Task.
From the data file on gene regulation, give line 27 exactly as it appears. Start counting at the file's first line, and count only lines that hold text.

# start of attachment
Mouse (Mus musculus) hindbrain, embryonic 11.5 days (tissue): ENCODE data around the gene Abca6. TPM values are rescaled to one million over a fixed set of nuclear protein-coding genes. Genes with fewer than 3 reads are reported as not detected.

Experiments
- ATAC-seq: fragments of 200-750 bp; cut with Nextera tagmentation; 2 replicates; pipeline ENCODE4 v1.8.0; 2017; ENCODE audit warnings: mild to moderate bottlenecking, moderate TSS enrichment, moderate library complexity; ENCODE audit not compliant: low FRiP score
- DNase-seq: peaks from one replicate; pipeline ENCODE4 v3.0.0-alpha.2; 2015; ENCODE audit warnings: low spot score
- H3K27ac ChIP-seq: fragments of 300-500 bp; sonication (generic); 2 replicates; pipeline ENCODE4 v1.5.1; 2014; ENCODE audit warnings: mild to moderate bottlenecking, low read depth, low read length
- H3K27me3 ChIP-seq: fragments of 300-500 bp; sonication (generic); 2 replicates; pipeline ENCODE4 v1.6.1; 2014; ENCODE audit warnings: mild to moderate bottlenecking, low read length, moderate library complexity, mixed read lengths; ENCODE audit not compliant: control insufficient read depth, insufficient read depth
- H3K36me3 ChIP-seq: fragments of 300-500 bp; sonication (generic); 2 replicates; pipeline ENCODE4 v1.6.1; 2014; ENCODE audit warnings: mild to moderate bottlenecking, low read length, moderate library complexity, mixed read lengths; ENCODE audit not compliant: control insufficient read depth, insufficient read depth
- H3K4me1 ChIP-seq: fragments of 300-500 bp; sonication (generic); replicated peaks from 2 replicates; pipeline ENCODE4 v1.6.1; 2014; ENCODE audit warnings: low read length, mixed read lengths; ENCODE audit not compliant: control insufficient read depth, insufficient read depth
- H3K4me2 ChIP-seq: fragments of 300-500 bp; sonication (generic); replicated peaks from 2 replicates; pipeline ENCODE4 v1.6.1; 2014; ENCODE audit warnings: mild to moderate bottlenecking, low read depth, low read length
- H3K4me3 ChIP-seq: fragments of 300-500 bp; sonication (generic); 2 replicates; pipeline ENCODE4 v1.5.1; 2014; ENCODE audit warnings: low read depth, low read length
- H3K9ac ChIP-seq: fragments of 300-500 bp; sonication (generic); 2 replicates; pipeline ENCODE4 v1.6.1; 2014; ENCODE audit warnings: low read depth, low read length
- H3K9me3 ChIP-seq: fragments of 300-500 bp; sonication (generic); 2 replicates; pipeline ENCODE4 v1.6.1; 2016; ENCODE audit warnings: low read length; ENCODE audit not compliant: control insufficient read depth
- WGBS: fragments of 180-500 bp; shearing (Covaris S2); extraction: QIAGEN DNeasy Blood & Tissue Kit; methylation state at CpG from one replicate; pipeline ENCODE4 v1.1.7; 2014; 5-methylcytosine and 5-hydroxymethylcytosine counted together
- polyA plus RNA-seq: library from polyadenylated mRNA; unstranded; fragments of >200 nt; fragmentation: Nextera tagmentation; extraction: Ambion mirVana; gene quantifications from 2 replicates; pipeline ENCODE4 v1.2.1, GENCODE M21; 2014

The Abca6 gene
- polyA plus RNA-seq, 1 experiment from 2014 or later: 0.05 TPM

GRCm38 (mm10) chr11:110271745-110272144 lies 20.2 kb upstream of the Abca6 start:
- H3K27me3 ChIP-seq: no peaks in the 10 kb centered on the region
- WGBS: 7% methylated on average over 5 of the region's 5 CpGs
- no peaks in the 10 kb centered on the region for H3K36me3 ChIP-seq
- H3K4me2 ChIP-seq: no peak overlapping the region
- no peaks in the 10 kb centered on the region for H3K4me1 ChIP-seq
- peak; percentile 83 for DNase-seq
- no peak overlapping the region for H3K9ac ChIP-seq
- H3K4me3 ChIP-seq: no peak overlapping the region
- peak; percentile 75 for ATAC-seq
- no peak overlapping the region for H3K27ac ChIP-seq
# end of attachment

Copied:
- no peak overlapping the region for H3K27ac ChIP-seq